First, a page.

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Publication numberUS7973535 B2
Publication typeGrant
Application numberUS 12/908,684
Publication dateJul 5, 2011
Filing dateOct 20, 2010
Priority dateNov 2, 2006
Also published asUS7834636, US20080106268, US20110032646, WO2008057925A2, WO2008057925A3
Publication number12908684, 908684, US 7973535 B2, US 7973535B2, US-B2-7973535, US7973535 B2, US7973535B2
InventorsArtur J. Lewinski, Ross Teggatz, Thomas E. Cosby
Original AssigneeTexas Instruments Incorporated
Export CitationBiBTeX, EndNote, RefMan
External Links: USPTO, USPTO Assignment, Espacenet
Methods and apparatus to manage ground fault conditions with a single coil
US 7973535 B2
Abstract
A ground fault detection device includes a sense coil including a primary winding and a secondary winding to detect current in a line conductor and a neutral conductor. It also includes a capacitor in parallel with the secondary winding and a virtual inductor to form a resonance circuit having a signal proportional to the current and being indicative of a ground fault condition.
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Claims(14)
1. A method of detecting a ground fault comprising:
driving a first capacitor with an inductor to generate a resonance signal component;
monitoring a virtual inductor signal to determine at least one of a neutral-to-ground fault, a line-to-ground fault, or a non-fault condition, the virtual inductor comprising a voltage-to-current converter and a capacitor; and
generating a fault signal when at least one of the line-to-ground fault or the neutral-to-ground fault is detected.
2. A method as defined in claim 1, wherein monitoring the inductor signal further comprises detecting at least one of an absence or an attenuation of the resonance signal component, the at least one of the absence or the attenuation of the resonance signal component indicative of the neutral-to-ground fault.
3. A method as defined in claim 1, wherein monitoring the inductor signal further comprises:
comparing the resonance signal component to a threshold; and
activating at least one of a switch or an indicator when the oscillation signal component is below the threshold.
4. A method as defined in claim 1, wherein monitoring the inductor signal comprises filtering the resonance signal component to detect the line-to-ground fault.
5. A method as defined in claim 4, further comprising determining whether the filtered resonance signal component comprises a power line frequency signal.
6. A method as defined in claim 5, further comprising generating the fault signal when the power line frequency signal is detected, the power line frequency signal indicative of the line-to-ground fault.
7. A method as defined in claim 1, wherein the voltage-to-current converter comprises an operational amplifier.
8. An article of manufacture storing machine accessible instructions which, when executed, cause a machine to:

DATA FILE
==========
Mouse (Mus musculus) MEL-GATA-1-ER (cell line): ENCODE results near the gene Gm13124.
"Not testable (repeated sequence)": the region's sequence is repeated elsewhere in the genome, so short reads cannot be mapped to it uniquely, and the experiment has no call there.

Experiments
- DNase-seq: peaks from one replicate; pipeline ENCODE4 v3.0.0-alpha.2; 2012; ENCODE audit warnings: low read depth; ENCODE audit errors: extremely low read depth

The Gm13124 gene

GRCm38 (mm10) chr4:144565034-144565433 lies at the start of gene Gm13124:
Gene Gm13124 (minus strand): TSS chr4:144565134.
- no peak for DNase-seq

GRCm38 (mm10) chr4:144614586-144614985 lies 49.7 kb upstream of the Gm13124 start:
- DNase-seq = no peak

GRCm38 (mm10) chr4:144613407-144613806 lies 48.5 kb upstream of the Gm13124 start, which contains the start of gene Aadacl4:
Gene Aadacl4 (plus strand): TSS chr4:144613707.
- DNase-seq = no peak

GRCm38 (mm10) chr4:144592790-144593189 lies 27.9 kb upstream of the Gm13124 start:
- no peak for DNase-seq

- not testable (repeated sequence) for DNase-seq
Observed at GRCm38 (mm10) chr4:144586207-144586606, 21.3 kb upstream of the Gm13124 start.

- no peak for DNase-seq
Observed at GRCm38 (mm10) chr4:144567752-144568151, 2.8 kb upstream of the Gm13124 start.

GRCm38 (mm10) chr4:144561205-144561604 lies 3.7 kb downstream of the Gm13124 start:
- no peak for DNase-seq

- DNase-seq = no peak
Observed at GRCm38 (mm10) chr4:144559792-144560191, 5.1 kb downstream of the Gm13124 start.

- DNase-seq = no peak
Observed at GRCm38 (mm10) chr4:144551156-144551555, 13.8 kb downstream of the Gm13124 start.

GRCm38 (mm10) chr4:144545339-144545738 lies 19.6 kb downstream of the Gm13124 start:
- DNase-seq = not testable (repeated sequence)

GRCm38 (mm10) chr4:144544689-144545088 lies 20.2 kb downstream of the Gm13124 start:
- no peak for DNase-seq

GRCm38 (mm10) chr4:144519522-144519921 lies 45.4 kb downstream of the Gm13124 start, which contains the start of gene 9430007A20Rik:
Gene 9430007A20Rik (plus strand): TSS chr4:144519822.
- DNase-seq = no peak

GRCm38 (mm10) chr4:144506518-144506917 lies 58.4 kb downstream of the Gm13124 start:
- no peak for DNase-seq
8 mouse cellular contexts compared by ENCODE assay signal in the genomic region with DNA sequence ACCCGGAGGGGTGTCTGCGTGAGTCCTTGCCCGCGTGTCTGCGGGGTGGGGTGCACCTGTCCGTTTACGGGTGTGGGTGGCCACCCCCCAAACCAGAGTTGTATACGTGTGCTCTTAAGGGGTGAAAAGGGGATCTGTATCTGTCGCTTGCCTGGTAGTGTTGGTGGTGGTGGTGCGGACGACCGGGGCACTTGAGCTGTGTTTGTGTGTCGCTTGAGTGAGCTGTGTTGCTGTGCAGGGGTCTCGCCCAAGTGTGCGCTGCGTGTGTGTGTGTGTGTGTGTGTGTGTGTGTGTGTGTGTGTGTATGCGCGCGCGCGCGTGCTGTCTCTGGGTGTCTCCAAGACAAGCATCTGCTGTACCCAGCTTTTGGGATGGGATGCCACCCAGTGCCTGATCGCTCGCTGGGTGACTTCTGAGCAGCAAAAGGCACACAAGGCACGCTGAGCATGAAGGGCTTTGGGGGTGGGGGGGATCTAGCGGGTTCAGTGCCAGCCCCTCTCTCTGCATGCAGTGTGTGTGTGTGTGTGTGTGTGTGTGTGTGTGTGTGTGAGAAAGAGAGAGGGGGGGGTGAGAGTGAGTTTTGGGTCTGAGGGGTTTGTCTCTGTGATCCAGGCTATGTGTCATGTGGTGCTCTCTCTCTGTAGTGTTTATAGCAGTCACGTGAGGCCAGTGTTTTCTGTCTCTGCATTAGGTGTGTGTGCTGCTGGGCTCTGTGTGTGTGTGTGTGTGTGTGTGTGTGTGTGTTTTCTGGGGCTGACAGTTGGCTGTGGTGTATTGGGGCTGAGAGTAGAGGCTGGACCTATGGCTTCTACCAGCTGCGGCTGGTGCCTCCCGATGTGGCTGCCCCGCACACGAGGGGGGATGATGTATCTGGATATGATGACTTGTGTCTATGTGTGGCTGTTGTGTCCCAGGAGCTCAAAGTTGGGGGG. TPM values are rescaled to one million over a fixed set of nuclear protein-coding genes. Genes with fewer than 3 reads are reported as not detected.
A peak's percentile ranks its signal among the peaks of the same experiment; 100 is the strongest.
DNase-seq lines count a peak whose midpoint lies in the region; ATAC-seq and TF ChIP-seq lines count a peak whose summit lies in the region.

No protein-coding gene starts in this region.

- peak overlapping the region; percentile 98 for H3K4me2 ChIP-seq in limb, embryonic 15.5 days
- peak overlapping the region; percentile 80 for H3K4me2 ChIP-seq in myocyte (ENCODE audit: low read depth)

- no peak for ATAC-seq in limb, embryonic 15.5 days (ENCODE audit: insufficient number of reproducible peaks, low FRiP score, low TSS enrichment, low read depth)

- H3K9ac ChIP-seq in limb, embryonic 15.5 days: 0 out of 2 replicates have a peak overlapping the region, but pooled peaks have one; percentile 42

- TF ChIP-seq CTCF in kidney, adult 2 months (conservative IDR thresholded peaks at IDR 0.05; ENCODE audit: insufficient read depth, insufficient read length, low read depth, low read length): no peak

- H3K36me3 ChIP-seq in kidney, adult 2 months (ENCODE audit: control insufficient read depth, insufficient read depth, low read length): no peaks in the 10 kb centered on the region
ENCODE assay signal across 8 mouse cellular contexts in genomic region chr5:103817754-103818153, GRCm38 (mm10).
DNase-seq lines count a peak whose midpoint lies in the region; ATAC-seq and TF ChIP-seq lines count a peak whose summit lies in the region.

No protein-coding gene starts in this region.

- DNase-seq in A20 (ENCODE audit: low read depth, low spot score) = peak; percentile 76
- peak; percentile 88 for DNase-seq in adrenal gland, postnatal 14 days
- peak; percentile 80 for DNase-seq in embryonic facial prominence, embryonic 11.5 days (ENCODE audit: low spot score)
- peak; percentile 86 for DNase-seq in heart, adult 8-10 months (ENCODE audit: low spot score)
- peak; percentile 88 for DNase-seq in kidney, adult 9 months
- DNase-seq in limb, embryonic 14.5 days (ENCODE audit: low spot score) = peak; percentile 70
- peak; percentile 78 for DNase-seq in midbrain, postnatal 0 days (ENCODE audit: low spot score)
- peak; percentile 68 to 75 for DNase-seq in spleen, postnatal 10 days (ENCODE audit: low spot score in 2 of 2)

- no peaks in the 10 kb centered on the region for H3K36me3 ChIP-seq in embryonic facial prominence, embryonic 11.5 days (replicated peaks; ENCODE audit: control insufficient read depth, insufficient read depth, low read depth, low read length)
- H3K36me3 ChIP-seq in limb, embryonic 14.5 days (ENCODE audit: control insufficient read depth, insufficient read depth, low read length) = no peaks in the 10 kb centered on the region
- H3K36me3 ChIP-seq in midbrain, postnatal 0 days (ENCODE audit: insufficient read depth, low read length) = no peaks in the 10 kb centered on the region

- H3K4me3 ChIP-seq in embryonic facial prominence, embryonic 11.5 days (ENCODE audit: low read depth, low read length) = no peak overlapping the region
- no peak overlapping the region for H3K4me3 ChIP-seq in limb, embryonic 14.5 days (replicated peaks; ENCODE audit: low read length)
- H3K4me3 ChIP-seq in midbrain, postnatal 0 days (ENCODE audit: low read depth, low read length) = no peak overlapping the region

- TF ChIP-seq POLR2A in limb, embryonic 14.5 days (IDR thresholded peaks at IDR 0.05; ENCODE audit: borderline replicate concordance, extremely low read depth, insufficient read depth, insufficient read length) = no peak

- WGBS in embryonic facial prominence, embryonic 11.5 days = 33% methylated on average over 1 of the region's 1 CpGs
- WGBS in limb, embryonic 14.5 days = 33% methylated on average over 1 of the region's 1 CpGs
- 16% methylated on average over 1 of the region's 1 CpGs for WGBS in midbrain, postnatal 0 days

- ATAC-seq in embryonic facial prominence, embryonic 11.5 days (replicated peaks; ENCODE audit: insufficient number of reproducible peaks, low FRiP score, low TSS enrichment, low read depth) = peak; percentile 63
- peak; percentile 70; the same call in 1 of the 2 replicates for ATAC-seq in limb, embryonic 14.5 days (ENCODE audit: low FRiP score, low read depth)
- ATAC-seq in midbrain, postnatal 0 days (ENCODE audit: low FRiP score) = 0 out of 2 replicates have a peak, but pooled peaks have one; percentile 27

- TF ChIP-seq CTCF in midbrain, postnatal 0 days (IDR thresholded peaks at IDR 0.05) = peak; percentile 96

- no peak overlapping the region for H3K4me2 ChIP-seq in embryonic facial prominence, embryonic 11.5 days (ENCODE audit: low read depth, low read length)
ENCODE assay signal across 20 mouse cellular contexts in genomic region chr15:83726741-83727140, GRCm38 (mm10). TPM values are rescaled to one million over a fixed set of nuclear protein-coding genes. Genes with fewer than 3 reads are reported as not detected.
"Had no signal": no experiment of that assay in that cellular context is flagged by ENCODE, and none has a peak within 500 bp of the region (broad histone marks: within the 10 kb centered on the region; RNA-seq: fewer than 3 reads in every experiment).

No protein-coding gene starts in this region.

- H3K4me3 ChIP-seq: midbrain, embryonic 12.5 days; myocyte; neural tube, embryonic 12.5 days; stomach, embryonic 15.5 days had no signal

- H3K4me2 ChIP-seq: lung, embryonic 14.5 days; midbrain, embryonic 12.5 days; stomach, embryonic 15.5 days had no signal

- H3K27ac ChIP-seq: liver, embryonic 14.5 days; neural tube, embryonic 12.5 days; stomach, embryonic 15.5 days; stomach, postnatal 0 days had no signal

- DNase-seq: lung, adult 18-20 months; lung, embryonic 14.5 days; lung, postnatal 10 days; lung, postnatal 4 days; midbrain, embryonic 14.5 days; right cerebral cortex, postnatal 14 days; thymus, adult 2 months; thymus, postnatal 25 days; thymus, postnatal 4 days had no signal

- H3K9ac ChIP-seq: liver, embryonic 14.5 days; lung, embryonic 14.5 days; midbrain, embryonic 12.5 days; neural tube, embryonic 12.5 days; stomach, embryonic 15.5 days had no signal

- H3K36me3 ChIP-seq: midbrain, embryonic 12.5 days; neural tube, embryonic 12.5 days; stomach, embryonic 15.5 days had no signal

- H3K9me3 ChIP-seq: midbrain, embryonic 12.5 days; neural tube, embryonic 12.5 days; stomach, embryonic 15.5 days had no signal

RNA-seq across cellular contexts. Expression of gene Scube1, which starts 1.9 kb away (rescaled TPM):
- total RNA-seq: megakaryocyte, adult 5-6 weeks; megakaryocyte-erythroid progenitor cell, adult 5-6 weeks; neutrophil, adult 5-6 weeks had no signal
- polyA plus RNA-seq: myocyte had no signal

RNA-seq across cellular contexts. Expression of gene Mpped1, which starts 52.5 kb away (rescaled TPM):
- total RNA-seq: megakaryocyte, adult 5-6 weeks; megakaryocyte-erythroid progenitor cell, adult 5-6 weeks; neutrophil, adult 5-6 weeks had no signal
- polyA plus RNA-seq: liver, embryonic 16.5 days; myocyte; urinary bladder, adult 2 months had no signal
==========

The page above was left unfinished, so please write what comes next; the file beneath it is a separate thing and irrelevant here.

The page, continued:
drive a first capacitor with a virtual inductor, the virtual inductor comprising a voltage-to-current converter and a capacitor, to generate a resonance signal component;
monitor the virtual inductor signal to determine at least one of a neutral-to-ground fault, a line-to-ground fault, or a non-fault condition; and
generate a fault signal when at least one of the line-to-ground fault or the neutral-to-ground fault is detected.
9. An article of manufacture as defined in claim 8, wherein the machine accessible instructions, when executed, cause the machine to detect at least one of an absence or an attenuation of the resonance signal component, the at least one of the absence or the attenuation of the resonance signal component indicative of the neutral-to-ground fault.
10. An article of manufacture as defined in claim 8, wherein the machine accessible instructions, when executed, cause the machine to:
compare the resonance signal component to a threshold; and
activate at least one of a switch or an indicator when the resonance signal component is below the threshold.
11. An article of manufacture as defined in claim 8, wherein the machine accessible instructions, when executed, cause the machine to filter the resonance signal component to detect the line-to-ground fault.
12. An article of manufacture as defined in claim 11, wherein the machine accessible instructions, when executed, cause the machine to determine whether the filtered resonance signal component comprises a power line frequency signal.
13. An article of manufacture as defined in claim 12, wherein the machine accessible instructions, when executed, cause the machine to generate the fault signal when the power line frequency signal is detected, the power-line signal indicative of the line-to-ground fault.
14. An article of manufacture as defined in claim 8, wherein, the voltage-to-current converter comprising an operational amplifier and a capacitor.
Description
RELATED APPLICATIONS

This application is a divisional of U.S. Nonprovisional patent application Ser. No. 11/923,365, filed Oct. 24, 2007, which claims the benefit of U.S. Provisional Application Ser. No. 60/864,068 filed Nov. 2, 2006, U.S. Provisional Application Ser. No. 60/864,056 filed Nov. 2, 2006, and U.S. Provisional Application Ser. No. 60/864,058 filed Nov. 2, 2006, all of which are hereby incorporated by reference in their entireties.